Naimah is currently six months pregnant, and the Frames have one daughter. Naimah’s family being deeply rooted in African tradition, they waited a month before naming her. “In one of her ultrasounds, we could only see her feet, and I love sneakers!” Oman adds. “So when we took her home from the hospital, she was called Little Foot. Little Foot Frame.” The name they eventually chose came to Little Foot’s mom in a dream: Suriyah Ngozi, which means “golden one who brings blessings and purpose.”
“Fatherhood has given me perspective on my purpose,” Oman says. “It’s the most humbling thing in the world to be present when your child is born. I’m already an emotional person, but it opened me up to being available emotionally. Naimah and I connected on a higher level, and it brought me into the perspective as a man raising a daughter.”
Oman feels having a daughter has made him more in tune. “It’s annoying: you go to the toy store and there are fifty different White dolls and three or four Black dolls. It made me open my mind to the situation happening to Black women in America. How the education system needs to be more representative of everyone, especially people of color.”
Daddy thinks the coolest thing about Suriyah is her laugh and her creativity. “This child gets up in the morning playing, and she has these stories she tells where you can peak into the window of her mind. She puts on tap shoes, a princess dress, a crown, Mardi Gras mask, Wonder Woman cuffs and plays the djimbe.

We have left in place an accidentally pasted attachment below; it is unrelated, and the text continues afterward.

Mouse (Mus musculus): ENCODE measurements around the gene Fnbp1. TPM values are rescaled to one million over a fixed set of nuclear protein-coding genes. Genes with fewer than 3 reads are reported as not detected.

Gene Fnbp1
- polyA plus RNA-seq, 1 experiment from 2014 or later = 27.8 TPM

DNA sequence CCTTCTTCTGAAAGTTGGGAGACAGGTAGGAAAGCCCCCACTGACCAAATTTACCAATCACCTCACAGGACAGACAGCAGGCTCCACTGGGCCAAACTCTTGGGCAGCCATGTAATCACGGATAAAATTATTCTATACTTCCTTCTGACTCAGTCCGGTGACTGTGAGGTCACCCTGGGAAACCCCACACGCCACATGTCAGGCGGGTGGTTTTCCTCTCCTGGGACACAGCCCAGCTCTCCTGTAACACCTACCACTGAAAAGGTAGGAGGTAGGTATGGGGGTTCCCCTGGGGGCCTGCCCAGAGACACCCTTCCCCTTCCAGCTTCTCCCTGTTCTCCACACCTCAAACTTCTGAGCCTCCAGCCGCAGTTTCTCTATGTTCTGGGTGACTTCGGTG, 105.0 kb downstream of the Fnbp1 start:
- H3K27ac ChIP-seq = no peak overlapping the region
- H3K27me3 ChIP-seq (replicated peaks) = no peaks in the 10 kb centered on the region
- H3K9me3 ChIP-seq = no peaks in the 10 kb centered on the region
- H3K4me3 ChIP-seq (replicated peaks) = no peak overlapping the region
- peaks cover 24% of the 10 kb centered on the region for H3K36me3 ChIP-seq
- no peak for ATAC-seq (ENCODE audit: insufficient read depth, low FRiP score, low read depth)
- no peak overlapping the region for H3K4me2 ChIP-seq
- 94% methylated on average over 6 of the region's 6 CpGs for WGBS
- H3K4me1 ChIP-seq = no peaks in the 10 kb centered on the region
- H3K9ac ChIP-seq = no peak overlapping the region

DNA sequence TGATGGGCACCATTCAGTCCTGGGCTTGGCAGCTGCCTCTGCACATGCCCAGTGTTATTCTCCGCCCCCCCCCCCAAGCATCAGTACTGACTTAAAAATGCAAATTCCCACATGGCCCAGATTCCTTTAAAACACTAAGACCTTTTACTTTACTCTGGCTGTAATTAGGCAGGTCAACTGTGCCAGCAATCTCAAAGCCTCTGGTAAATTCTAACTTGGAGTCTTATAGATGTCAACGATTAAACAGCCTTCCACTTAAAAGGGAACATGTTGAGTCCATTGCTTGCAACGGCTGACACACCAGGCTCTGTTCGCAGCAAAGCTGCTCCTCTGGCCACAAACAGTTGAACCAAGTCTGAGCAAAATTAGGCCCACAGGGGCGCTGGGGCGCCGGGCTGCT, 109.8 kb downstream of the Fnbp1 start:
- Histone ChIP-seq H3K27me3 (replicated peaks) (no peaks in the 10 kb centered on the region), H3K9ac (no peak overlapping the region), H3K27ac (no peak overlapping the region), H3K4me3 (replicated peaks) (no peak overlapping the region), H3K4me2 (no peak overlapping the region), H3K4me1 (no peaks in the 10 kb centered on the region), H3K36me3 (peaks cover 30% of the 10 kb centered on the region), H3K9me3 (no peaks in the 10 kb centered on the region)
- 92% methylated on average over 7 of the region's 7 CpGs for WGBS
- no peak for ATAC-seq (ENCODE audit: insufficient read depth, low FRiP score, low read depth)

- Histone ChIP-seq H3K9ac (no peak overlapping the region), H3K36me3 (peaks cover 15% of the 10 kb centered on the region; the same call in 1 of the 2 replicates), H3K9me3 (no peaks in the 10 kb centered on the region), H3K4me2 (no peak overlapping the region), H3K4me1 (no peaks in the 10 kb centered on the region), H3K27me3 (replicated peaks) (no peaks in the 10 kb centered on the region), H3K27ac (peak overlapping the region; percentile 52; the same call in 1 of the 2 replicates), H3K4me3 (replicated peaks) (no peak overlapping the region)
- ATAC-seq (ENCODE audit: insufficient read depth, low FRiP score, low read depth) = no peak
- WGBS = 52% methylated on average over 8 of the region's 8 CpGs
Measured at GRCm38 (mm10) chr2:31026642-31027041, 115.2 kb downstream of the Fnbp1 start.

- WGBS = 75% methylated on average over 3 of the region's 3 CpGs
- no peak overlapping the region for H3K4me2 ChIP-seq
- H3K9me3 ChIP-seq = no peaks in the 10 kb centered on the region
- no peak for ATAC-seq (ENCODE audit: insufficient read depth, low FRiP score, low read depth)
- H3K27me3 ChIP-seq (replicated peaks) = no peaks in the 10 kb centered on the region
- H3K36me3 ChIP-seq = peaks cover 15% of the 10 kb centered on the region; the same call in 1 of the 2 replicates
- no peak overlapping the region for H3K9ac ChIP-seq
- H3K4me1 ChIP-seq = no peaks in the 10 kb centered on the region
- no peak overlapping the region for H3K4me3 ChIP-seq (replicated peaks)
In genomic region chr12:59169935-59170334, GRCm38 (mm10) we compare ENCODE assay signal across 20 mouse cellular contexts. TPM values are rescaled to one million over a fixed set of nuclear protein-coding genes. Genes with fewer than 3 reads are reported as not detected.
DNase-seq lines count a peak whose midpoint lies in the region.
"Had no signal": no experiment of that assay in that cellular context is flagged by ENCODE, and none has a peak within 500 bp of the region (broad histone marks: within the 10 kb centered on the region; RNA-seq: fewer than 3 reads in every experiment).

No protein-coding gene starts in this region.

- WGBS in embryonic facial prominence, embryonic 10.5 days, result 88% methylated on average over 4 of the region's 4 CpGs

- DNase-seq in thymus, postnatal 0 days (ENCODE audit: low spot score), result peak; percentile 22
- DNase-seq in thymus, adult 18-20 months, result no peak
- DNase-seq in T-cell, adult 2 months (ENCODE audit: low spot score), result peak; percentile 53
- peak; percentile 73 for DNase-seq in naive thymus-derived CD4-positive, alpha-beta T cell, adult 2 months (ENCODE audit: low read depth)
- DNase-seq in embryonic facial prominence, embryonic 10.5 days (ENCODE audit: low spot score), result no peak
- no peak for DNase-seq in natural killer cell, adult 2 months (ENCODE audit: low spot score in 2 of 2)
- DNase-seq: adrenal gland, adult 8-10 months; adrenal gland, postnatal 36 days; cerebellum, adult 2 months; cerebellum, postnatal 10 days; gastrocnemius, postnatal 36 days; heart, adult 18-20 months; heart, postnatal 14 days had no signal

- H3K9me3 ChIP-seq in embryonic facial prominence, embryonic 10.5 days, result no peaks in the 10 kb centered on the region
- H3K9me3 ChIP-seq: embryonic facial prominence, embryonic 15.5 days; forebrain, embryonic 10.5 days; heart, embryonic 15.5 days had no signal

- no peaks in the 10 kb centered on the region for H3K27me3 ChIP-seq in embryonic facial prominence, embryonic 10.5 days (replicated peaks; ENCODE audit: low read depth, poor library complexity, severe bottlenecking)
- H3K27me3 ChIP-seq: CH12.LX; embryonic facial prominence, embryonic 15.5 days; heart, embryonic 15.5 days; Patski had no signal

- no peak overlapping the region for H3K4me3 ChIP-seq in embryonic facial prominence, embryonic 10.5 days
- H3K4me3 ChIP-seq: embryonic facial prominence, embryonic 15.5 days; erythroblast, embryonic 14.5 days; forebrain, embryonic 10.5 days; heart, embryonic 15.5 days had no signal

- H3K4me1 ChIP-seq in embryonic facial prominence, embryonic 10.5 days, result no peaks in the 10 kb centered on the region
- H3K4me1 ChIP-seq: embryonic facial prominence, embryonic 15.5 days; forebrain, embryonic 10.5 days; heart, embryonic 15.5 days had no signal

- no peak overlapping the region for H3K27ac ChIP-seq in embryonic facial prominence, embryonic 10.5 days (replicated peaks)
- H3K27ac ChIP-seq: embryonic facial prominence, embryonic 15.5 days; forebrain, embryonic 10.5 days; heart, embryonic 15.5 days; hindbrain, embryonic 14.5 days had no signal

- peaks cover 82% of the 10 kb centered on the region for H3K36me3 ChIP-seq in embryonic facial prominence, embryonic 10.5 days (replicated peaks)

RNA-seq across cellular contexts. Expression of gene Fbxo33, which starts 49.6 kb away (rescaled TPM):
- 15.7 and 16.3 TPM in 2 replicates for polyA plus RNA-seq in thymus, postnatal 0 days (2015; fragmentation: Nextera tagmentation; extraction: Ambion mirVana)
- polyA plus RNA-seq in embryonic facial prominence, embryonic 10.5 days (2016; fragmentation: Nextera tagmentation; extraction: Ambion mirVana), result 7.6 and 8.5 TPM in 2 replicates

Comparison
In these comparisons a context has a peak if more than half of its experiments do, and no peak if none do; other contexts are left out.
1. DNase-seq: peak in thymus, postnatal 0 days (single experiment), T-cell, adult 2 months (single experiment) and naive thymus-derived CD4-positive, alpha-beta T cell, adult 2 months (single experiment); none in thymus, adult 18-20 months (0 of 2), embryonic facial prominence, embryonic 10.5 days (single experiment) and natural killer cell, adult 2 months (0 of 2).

“She weaves these incredible stories about what her dolls are doing,” he continues, “if they’re cooking or going to dinner. It’s great to see her play out relationships she sees. I deejay, so she has hijacked all my lights and turned her playroom into a de facto club. She turns on the music and does interpretive dance under the disco light. That’s hilarious!”
The Coolest Black Family in America is an EBONY.com original series: an ongoing look at the intricacies, layers and compelling beauty of African-American family life. Of course, The Coolest Black Family is not one family but many. In fact, we’ve found that there are as many Coolest Black Families as there are versions of cool. Also consider: family doesn’t always mean mother + father + kids. What defines family is connected hearts and supported souls. Ride with us weekly as we crisscross the country in search of kinfolk whose cool is so palpable and real, it comes second only to their love. Think your cool fam qualifies? Email us at firstname.lastname@example.org (with Coolest Black Family in the subject line)!
Joicelyn Dingle travels to find the Coolest Black Family in America exclusively for EBONY.com. She splits her time between Savannah and Brooklyn. She is currently completing a documentary on the making of Honey magazine and the 1990s urban publishing era. Friend her on Facebook. Follow her on Twitter @editorialgenius.